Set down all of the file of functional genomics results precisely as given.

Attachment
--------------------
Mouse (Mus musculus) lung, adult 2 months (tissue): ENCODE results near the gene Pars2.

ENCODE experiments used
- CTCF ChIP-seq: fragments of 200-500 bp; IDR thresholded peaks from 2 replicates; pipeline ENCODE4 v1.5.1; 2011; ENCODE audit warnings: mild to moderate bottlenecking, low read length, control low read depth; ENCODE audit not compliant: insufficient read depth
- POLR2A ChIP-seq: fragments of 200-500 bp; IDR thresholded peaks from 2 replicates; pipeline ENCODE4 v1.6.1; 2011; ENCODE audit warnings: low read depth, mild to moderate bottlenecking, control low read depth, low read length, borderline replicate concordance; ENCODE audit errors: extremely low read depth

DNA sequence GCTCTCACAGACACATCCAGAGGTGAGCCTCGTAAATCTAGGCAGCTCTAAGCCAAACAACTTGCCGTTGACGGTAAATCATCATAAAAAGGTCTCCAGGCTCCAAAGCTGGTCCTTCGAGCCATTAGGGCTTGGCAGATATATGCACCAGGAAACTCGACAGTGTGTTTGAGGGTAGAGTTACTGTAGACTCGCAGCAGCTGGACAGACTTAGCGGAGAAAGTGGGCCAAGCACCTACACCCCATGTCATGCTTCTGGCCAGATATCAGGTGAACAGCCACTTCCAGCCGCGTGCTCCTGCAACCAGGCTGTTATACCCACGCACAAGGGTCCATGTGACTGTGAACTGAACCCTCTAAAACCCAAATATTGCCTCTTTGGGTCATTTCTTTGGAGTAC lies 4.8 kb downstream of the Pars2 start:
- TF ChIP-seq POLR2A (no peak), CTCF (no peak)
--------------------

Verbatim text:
Mouse (Mus musculus) lung, adult 2 months (tissue): ENCODE results near the gene Pars2.

ENCODE experiments used
- CTCF ChIP-seq: fragments of 200-500 bp; IDR thresholded peaks from 2 replicates; pipeline ENCODE4 v1.5.1; 2011; ENCODE audit warnings: mild to moderate bottlenecking, low read length, control low read depth; ENCODE audit not compliant: insufficient read depth
- POLR2A ChIP-seq: fragments of 200-500 bp; IDR thresholded peaks from 2 replicates; pipeline ENCODE4 v1.6.1; 2011; ENCODE audit warnings: low read depth, mild to moderate bottlenecking, control low read depth, low read length, borderline replicate concordance; ENCODE audit errors: extremely low read depth

DNA sequence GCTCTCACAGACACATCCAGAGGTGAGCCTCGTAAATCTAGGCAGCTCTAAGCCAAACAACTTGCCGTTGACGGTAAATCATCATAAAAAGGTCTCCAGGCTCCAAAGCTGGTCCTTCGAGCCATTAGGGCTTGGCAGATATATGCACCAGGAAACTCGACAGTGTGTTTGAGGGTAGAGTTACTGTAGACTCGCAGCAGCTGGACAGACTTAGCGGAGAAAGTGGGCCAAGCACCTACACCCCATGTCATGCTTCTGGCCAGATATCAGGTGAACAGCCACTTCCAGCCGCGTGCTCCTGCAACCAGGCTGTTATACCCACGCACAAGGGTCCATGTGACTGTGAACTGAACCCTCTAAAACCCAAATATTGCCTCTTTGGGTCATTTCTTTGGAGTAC lies 4.8 kb downstream of the Pars2 start:
- TF ChIP-seq POLR2A (no peak), CTCF (no peak)